Anne Arundel County entered into a letter of intent (LOI) with Warfield Brothers, Glenelg, Maryland, in September to operate the grain elevator. Warfield conducted necessary repairs to get the facility operational.
“Getting this contract done to open the elevator for this fall’s crop was an all-hands effort by farmers, county staff and the operators,” said Steuart Pittman, county executive. “We did an emergency procurement, a plan to fund repairs, and relied on advice from farmers to make it happen. It’s this kind of collaboration that will keep our farms producing for generations to come."
The county assisted with securing the required Maryland Department of the Environment (MDE) air permit and continues to work with Warfield with the goal of accepting grain through the facility in the coming weeks.
“I am grateful for the county executive’s leadership and the collaboration of the farming community in ensuring that the grain elevator can open this fall and benefit farmers throughout Anne Arundel County and all of southern Maryland,” said Senator Sarah Elfreth.
Perdue announced closure of grain elevator in January 2021
Perdue first announced its intent to close the grain elevator in January 2021. After speaking with local farmers who depend on the facility to purchase their crops, Pittman expressed concern publicly and spoke privately to Perdue CEO Randy Day about delaying the closure to allow time for a new owner to step in and continue operations there.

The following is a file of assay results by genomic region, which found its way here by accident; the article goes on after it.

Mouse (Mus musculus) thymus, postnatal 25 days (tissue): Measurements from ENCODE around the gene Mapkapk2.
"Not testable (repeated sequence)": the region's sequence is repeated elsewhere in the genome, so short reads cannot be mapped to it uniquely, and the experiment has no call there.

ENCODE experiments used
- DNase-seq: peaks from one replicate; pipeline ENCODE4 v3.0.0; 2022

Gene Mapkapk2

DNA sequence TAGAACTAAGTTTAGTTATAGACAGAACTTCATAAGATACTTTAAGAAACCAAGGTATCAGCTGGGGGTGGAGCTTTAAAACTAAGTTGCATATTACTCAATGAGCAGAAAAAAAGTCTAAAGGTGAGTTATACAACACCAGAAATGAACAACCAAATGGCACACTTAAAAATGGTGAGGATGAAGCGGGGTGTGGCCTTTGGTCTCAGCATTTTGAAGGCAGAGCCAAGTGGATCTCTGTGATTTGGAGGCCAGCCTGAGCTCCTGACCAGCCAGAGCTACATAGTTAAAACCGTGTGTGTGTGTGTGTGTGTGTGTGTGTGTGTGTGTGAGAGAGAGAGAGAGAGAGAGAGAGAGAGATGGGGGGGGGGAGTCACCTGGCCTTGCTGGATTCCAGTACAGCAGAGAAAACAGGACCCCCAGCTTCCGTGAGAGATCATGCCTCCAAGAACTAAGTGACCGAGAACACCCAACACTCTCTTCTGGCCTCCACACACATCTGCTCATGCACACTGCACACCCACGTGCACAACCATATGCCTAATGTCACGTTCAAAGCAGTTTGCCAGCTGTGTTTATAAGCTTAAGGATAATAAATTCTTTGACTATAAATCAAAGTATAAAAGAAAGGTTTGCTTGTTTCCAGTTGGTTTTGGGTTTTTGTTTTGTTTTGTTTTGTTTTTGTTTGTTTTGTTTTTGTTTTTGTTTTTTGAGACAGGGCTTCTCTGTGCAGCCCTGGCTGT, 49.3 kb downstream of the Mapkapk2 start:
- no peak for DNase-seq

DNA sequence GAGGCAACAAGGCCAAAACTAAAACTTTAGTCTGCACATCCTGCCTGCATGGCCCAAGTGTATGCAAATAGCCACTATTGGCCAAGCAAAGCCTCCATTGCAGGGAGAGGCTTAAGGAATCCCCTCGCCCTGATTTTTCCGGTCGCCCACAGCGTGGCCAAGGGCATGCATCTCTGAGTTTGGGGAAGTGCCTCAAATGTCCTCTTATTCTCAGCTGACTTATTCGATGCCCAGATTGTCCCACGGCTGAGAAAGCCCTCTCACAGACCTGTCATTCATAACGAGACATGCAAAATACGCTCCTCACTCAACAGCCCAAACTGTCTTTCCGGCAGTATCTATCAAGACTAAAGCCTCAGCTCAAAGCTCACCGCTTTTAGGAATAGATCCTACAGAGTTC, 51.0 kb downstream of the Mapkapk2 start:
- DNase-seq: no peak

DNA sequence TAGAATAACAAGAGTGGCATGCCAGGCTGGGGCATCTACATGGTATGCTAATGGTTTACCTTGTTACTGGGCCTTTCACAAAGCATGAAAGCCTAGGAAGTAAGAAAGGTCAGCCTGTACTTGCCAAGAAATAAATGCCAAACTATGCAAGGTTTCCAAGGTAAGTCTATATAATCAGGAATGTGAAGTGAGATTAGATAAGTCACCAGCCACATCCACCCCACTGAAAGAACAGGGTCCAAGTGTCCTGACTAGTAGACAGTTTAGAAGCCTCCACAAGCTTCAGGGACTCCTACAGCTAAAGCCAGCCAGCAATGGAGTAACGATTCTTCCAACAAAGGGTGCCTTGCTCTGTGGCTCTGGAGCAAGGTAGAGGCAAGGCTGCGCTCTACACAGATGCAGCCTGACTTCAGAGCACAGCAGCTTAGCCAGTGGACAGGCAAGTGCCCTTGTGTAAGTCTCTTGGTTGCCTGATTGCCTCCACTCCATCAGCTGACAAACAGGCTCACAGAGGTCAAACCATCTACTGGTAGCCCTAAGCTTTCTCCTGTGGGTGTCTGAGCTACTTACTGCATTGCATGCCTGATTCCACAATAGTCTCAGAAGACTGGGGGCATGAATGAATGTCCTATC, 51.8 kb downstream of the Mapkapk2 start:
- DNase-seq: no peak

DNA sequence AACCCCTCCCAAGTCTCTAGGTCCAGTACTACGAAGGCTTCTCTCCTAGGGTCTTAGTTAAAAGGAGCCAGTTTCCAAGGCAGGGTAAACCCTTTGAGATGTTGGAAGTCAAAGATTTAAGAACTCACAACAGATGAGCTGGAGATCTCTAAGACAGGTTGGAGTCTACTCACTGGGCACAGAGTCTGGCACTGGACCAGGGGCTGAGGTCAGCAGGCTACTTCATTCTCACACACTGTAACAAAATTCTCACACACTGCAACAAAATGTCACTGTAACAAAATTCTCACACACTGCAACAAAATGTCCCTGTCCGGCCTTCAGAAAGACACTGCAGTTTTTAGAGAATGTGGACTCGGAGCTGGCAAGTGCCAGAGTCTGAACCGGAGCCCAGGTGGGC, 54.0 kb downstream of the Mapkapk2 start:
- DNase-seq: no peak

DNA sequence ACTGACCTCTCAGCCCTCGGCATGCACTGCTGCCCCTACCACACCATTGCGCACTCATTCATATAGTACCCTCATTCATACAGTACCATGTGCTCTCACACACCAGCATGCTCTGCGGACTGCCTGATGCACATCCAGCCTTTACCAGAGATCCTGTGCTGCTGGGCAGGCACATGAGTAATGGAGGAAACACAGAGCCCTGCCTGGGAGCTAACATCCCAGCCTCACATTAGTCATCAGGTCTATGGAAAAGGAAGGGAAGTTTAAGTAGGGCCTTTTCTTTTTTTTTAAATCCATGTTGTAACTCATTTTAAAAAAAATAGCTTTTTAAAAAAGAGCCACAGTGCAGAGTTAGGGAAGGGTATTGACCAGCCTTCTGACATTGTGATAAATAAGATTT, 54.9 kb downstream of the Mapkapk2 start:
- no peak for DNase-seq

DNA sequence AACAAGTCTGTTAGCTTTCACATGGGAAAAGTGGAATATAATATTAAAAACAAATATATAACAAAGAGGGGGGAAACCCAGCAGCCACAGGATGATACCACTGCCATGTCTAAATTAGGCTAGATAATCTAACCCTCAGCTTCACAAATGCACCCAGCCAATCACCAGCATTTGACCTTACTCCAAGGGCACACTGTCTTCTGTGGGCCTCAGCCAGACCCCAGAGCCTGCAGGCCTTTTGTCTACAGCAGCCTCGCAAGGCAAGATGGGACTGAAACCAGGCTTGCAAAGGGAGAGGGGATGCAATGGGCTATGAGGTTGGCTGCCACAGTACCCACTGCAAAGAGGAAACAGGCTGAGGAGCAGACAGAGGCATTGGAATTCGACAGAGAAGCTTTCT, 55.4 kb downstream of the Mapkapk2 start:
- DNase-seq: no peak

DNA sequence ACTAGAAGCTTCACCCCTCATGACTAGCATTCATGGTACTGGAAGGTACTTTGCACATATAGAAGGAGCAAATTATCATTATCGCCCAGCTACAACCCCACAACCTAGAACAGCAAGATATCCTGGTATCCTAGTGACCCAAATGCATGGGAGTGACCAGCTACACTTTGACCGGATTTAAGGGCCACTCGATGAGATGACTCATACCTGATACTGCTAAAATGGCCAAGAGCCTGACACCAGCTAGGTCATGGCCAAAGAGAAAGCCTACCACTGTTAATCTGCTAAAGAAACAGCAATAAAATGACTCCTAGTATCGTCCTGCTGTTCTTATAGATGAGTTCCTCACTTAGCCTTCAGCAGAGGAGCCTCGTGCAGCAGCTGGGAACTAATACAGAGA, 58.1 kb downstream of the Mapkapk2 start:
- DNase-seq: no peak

Pittman worked with Perdue to keep the elevator open for an additional two years to support local farmers, and then contracted with Perdue to purchase the elevator in March 2023 for $1.25 million.
Southern Maryland is a major part of the Delmarva's poultry industry and keeping the grain elevator open was vital to the Maryland ag community, said Pittman.
The Lothian grain elevator serves farmers in all five southern Maryland counties. Perdue AgriBusiness had operated the facility since 2002. Small operators who do not have their own storage silos depended on the facility to get their product to market.
In March, Perdue CEO Day noted while the Lothian facility has been a critical part of the southern Maryland agricultural community, there has been a significant reduction in farmland and a dramatic reduction in total harvested grain acres over the last 20 years, leading Perdue to shift its business strategy in the area.